Every day, ICC administrators and staff are juggling a host of responsibilities and commitments, all dedicated to our mission of providing a free and high-quality 21st-century education to every student K-12.
One of these responsibilities is a deep and ongoing commitment to being fiscally responsible with the funds we receive from an array of sources, including our own district residents and the state and federal governments. Day in, day out, our team of finance administrators, in collaboration with our Board of Education and staff leaders, work to ensure that we maximize every dollar that flows into our district.
The Capital Project exemplified this essential responsibility. The $27-million project allowed us to grow and diversify many of our programs so our students continue to be afforded every opportunity to be successful and to pursue their interests and passions.
But none of this would have been possible without the district’s unfaltering commitment to fiscal responsibility. This took careful and thoughtful planning, and thorough and consistent tracking of the many revenue streams and costs associated with the project.
The end result: we completed all components of the project, while staying on budget. In fact, we are happy to report that the project’s local share – what district residents pay – is about $3.8 million less than what was initially appropriated. Keep reading to learn more about these savings, and what they will mean for district taxpayers.
Coincidentally, our students recently chose the new quarterly character trait, and landed on responsibility.
Responsibility can take on many different forms and a variety of meanings. As the superintendent, it means everything I discussed above, as well as transparency, accountability, acceptance, unity and commitment.
One way we do that on a regular basis is by coming together to find ways to provide for our students and families in need, as well as residents in our community. In this edition of the Rider Report, you will see once again how our students and community have stepped up to help.
Responsibility is a common thread in everything that we do here at ICC.
Other articles in this edition:
Capital Project Savings Explained
Superintendent Search Update
Responsibility in Action
ICC students raise $4K for Ronald McDonald House Charities
Budget Season Important Dates + Overview
Coming Next in February
Capital Project Savings Explained
Projecting the financial impact of a project as large and intricate as the $27-million Capital Project takes into consideration many moving parts, including ever-changing interest rates and building aid provided by the state of New York.
Based on conservative assumptions, our administrative team finalized a projection that estimated we would need to collect approximately $12.2 million in taxes from district residents over the course of the project and life of the loan, which is known as the local share. This amount was approved by district residents in the 2019 vote.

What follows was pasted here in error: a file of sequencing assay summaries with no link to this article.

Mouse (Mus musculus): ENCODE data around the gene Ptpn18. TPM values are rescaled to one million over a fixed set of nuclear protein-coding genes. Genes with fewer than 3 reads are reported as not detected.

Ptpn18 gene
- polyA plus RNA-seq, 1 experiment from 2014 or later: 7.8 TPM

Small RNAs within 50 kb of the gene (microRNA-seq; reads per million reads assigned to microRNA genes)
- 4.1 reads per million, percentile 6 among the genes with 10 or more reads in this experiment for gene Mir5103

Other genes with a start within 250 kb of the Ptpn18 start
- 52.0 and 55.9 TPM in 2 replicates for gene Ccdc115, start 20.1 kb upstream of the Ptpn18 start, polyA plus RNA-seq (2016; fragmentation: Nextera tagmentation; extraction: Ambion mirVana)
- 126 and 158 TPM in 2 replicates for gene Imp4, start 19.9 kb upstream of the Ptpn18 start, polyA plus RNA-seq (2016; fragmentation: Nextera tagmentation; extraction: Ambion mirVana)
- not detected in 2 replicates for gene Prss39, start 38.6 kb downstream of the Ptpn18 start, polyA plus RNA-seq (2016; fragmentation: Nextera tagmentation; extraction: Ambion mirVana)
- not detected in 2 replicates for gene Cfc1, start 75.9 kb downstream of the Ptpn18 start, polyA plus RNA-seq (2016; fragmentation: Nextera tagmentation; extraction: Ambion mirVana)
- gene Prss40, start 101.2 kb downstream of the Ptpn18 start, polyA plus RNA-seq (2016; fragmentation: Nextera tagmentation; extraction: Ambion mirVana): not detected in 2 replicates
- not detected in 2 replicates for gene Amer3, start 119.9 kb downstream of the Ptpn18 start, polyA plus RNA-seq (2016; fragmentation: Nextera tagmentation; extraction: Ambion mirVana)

Over the course of the project, the district’s financial leaders worked tirelessly to minimize borrowing costs and maximize building aid. Due to this prudent financial planning, the final local share was only $8.4 million – a savings of $3.8 million!
“These savings are a testament to the district’s ongoing commitment to fiscal responsibility,” said Superintendent Suzanne Guntlow. “Since I started at ICC a decade ago, I have continuously been impressed by the hard work and dedication of all those involved in ensuring our district’s stability and vitality. We have managed to grow and create new programs and have achieved high financial ratings throughout this time."
What does this mean for district residents?
Based on the approved $12.2 million local share, residents were slated to pay an additional $70 per year until 2036 (based on a home valued at $200,000). Now with the $3.8 million in savings, the Capital Project will only increase taxes by an average of $51 annually, a savings of $19 per year for the average homeowner.
“The district was extremely pleased with the financial outcome of the Capital Project” said ICC Business Manager Michael Brennan. “Through careful planning and continuous oversight, we were able to significantly reduce the pre-vote debt service estimates of the project and ultimately the fiscal impact to taxpayers. The positive results will provide the district with a strengthened financial position now and in the future.”
Superintendent Search Update
The Board of Education is in the midst of a search for the district’s next superintendent, who will take the position of ICC’s top leader on or before July 1, 2023. The next superintendent will replace Superintendent Suzanne Guntlow, who announced her retirement in October.
In December, the Board issued a Request for Proposal (RFP) for a consultant to help with the superintendent search. The board met with several candidates and chose Questar III BOCES. Questar III offers superintendent search consulting at no cost to its component districts, which includes ICC.
The Board and Questar have met for workshops and collectively developed a Community Online Survey, which was released to the public in January, and will remain open until end of the business day on Wednesday, Feb. 1.
Next, the Board is scheduled to meet Monday, Feb. 6, with Questar III to review survey results and finalize the job posting, which is scheduled for release on or around Feb. 8.
Following steps will include recruiting candidates, creating stakeholder committees, and ultimately working through interviews and the selection of the district’s next top leader.
Responsibility in Action
As the third quarter of the school year begins, our students and staff will unite under the character trait of responsibility. Every day, responsibility is a character trait woven deep into everything we do here at ICC. It means being responsible for ourselves and our wellbeing, but also for our fellow Riders and the residents of our entire community.